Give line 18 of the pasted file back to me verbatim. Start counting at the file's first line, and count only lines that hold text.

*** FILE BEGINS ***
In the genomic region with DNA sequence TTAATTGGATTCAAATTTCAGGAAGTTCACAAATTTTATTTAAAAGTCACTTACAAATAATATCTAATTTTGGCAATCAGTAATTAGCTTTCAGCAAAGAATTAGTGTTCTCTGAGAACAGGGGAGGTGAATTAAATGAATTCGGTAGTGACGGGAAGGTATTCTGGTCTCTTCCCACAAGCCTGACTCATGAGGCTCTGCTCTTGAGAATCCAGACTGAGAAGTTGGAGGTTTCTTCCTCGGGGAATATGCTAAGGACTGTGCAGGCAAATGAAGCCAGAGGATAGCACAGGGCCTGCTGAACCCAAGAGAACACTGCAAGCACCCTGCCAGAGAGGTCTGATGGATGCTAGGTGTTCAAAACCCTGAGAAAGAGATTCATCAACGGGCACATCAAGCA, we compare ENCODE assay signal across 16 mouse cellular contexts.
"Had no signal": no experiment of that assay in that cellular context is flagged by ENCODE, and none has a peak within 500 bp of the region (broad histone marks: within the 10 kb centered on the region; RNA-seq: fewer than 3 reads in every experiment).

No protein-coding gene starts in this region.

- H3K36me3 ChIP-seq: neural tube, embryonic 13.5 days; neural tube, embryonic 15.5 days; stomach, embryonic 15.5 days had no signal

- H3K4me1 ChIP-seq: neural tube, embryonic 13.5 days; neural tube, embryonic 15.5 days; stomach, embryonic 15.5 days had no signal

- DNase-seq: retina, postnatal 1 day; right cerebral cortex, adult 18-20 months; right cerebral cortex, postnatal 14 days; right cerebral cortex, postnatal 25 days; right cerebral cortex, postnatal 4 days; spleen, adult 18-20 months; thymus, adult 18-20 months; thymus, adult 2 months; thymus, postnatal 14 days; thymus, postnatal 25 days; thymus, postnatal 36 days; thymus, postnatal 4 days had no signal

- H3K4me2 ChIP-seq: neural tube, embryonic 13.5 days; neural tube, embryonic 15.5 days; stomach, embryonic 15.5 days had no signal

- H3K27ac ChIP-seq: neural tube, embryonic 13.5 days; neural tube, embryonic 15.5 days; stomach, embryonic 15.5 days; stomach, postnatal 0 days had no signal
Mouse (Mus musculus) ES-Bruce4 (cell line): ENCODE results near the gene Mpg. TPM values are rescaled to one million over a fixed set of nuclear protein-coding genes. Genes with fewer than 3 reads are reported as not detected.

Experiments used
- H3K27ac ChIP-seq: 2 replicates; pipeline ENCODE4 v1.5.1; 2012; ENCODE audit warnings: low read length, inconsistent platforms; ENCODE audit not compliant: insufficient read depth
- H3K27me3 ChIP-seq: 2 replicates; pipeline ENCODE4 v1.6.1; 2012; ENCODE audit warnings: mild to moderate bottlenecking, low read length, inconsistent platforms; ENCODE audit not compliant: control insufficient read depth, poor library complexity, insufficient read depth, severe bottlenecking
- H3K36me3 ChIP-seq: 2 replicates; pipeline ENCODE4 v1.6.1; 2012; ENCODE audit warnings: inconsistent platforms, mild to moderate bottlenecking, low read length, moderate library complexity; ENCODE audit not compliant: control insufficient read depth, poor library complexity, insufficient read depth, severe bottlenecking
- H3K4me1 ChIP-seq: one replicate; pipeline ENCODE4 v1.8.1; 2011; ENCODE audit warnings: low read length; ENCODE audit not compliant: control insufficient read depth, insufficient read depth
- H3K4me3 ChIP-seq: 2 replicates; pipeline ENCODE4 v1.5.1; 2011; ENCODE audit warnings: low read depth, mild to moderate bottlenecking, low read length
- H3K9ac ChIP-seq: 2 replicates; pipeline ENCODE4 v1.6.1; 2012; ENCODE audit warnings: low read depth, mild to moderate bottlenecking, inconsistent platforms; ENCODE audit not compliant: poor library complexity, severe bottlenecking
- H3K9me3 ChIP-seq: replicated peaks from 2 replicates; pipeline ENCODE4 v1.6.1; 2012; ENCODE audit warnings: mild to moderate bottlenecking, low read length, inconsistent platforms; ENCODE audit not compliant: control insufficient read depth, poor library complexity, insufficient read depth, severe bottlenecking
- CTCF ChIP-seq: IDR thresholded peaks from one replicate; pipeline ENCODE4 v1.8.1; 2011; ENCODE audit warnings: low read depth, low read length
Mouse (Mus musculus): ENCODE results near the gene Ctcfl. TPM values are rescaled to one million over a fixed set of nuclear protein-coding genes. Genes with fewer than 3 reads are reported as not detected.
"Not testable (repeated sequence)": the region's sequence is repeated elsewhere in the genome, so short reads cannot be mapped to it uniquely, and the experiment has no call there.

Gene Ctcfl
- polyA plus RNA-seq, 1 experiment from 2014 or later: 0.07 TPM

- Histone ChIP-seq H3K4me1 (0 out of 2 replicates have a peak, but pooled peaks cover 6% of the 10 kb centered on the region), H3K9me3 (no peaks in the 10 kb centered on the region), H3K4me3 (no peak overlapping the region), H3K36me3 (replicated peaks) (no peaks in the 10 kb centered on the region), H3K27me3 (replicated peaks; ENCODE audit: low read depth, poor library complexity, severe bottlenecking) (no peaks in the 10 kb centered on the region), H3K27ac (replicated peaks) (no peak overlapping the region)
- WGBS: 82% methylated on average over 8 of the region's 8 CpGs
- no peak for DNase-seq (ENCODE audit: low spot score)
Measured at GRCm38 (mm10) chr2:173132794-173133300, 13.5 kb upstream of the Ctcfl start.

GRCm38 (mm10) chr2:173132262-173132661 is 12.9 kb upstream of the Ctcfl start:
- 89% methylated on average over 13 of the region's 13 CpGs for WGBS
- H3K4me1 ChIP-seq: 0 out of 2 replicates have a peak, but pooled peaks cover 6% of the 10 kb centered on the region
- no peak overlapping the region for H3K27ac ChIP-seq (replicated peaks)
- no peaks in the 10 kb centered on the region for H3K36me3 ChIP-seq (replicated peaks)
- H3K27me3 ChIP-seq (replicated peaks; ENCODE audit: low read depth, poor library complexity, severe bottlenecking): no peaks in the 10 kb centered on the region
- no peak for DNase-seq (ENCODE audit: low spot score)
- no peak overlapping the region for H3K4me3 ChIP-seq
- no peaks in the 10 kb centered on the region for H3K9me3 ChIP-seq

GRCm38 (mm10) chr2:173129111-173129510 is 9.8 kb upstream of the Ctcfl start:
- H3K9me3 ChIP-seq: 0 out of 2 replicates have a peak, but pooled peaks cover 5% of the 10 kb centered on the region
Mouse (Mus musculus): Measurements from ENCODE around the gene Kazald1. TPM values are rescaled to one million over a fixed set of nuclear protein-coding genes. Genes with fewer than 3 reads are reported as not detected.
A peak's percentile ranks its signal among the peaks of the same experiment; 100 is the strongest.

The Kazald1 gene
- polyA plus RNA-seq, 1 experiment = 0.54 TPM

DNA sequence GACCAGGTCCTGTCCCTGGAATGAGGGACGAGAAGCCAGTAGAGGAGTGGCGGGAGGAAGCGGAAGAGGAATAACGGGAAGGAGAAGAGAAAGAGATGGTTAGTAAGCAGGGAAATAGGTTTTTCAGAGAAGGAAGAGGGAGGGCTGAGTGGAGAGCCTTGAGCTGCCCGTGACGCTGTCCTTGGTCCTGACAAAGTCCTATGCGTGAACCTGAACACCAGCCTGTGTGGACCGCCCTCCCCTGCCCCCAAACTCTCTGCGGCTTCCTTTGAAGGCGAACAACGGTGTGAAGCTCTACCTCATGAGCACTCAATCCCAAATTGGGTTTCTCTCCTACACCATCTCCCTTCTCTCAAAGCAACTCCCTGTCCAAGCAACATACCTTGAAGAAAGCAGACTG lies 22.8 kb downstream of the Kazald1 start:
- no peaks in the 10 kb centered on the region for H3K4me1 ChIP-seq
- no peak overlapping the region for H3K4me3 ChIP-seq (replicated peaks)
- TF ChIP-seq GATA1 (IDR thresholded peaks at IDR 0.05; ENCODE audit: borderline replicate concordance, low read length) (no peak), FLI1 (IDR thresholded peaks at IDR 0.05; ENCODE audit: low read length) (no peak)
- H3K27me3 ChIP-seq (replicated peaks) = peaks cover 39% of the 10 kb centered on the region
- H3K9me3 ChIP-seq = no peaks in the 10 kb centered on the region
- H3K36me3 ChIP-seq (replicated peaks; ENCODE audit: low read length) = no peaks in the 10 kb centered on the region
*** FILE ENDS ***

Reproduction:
- CTCF ChIP-seq: IDR thresholded peaks from one replicate; pipeline ENCODE4 v1.8.1; 2011; ENCODE audit warnings: low read depth, low read length